While health care is a key part of any financial plan, regardless of age, Ramnani and other advisors say workers within 10 years of retirement should take a detailed look at their anticipated medical costs in retirement. Included in that evaluation: your anticipated coverage, whether you face a gap between employer-sponsored insurance and Medicare, your current medical expenditures and whether you need long-term care insurance.

"The closer you are to retirement, the better an idea you have of your situation," Ramnani said.

One tricky period has been the gap between employer-based insurance and Medicare, which kicks in at age 65. In 1997, 28.9 percent of early retirees were offered medical coverage through their ex-employers, according to the Employee Benefit Research Institute. By 2010, that number had dropped to 17.7 percent and is expected to continue dropping.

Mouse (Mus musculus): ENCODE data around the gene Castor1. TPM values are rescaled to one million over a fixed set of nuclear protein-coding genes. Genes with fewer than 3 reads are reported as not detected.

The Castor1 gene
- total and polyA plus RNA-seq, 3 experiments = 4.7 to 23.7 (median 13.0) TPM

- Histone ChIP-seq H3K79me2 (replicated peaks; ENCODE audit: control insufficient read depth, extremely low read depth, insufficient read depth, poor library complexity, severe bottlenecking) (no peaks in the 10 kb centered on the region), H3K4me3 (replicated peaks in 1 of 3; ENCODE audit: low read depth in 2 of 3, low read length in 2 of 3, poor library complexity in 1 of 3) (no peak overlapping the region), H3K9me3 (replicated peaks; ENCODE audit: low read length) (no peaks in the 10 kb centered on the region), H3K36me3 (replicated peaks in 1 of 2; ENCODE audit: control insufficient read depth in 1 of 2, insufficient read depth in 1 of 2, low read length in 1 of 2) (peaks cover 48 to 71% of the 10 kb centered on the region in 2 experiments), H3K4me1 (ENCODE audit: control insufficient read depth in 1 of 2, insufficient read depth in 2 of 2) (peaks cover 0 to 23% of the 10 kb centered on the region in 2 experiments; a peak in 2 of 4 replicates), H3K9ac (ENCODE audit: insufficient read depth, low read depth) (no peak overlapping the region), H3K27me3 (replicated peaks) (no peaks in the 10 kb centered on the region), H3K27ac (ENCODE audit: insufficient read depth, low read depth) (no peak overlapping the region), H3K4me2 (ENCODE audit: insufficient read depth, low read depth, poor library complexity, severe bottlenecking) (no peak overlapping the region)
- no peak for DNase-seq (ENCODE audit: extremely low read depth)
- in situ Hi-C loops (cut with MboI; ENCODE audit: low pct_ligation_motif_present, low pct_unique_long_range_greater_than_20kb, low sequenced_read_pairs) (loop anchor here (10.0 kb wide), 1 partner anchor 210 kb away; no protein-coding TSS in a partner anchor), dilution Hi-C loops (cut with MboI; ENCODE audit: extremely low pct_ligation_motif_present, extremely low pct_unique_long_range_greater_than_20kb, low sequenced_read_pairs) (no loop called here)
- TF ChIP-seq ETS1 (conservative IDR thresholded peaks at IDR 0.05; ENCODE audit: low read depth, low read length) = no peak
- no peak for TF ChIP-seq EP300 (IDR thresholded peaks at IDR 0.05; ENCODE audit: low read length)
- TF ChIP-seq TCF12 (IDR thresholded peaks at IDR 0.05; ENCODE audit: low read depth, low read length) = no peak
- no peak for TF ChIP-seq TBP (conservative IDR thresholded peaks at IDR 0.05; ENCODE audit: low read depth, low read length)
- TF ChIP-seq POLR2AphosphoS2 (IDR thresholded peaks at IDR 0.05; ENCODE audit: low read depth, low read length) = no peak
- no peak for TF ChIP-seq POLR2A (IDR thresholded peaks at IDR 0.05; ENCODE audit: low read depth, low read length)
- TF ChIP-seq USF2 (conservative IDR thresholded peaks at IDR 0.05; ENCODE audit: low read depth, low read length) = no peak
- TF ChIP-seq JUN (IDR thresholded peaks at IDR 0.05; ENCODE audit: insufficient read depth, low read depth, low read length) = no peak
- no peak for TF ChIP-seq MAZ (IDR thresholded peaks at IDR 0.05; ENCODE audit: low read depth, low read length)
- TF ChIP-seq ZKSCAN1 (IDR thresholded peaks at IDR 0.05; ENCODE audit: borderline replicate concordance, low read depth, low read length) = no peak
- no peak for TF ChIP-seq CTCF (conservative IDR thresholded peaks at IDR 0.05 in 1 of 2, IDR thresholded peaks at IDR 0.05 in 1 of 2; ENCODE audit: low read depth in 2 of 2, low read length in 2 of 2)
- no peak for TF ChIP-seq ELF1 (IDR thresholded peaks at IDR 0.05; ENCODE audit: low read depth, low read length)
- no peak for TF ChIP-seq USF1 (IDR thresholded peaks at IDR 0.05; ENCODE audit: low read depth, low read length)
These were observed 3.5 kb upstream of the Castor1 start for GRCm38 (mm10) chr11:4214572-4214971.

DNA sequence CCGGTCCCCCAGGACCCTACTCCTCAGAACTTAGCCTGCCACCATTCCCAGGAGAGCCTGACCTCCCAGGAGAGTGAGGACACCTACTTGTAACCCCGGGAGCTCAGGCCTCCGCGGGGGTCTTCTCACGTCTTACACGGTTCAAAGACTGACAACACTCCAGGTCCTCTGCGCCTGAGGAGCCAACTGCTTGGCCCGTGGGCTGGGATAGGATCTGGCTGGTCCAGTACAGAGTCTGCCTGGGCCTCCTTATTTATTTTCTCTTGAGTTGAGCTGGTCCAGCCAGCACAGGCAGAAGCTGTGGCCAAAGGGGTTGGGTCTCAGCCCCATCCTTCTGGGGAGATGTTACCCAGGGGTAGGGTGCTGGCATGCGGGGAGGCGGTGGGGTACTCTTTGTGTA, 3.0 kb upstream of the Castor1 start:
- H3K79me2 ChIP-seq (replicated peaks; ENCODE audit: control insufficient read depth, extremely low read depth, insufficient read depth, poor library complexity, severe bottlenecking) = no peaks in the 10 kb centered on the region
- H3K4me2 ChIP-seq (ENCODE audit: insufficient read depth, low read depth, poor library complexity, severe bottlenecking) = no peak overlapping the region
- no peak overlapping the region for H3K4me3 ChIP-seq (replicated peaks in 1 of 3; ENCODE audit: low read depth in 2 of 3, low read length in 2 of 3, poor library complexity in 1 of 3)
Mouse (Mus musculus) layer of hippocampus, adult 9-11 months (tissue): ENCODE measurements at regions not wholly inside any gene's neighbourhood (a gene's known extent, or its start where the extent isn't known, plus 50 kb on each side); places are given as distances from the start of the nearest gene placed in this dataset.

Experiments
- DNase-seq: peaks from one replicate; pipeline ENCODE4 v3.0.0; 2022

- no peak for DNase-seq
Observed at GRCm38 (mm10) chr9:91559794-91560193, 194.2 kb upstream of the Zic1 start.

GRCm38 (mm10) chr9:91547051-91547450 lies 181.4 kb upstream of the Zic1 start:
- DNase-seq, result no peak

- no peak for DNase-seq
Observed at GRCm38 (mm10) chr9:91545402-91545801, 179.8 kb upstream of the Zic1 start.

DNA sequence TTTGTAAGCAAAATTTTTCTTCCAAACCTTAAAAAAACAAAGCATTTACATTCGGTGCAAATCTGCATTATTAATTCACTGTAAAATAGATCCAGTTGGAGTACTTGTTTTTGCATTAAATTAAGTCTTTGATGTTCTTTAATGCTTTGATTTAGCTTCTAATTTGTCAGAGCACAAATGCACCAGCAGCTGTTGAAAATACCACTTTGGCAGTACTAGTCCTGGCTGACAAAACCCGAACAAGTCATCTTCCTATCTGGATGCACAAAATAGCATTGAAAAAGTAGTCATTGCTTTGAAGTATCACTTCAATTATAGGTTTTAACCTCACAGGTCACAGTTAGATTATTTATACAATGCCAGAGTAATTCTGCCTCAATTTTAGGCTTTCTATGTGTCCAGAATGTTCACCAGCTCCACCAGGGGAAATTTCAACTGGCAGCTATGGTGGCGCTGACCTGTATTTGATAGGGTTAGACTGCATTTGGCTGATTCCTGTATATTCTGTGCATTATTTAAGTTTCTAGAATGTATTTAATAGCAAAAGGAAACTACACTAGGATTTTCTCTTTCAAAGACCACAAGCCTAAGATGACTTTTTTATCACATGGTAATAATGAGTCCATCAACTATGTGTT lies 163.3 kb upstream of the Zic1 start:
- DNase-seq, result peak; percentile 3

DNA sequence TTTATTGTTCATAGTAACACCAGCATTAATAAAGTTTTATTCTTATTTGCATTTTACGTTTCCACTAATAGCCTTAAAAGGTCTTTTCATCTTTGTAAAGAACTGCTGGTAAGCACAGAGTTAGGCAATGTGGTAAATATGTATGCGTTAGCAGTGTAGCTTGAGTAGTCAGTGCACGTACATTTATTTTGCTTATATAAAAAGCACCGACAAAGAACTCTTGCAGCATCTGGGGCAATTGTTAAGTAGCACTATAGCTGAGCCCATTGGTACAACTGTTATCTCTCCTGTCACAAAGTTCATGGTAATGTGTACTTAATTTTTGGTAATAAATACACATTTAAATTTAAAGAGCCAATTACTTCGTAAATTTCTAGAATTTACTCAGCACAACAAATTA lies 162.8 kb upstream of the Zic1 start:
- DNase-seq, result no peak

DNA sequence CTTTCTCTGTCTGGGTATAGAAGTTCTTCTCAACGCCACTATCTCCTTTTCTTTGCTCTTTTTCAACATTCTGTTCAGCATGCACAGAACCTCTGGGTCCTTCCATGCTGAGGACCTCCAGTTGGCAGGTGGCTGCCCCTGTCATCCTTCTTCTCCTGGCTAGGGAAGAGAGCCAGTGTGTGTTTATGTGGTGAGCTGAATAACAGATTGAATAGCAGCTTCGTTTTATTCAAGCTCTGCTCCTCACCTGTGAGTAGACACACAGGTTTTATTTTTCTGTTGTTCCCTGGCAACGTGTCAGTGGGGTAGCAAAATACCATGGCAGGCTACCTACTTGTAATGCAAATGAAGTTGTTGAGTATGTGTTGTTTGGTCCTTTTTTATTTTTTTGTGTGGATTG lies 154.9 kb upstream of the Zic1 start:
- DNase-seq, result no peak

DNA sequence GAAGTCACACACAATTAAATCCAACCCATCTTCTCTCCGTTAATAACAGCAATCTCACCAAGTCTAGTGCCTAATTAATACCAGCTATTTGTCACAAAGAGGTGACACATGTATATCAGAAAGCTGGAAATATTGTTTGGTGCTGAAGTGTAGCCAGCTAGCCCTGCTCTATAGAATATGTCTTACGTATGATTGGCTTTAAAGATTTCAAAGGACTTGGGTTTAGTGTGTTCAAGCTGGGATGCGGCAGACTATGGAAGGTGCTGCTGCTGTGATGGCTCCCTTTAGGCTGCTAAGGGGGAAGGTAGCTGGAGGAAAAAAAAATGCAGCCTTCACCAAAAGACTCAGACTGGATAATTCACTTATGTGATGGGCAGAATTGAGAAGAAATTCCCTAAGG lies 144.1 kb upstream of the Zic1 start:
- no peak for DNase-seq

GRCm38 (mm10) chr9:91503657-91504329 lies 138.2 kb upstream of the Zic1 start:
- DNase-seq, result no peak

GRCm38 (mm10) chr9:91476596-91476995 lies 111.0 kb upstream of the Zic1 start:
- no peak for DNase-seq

That gap is when the Affordable Care Act, aka Obamacare, can be a boon to some early retirees.

Related: Baby Boomers Not Set for Rising Health Care Costs

Certified financial planner David Jackson has a client who wanted to retire early several years ago, but the estimated $600 monthly expense for medical insurance was prohibitive. The ACA made it possible for her to retire this year at age 61 because her monthly premium is about $150.

As of this year, the ACA sets limits on how much insurers can charge older buyers, and insurers can no longer reject people due to preexisting conditions or charge them more because of one.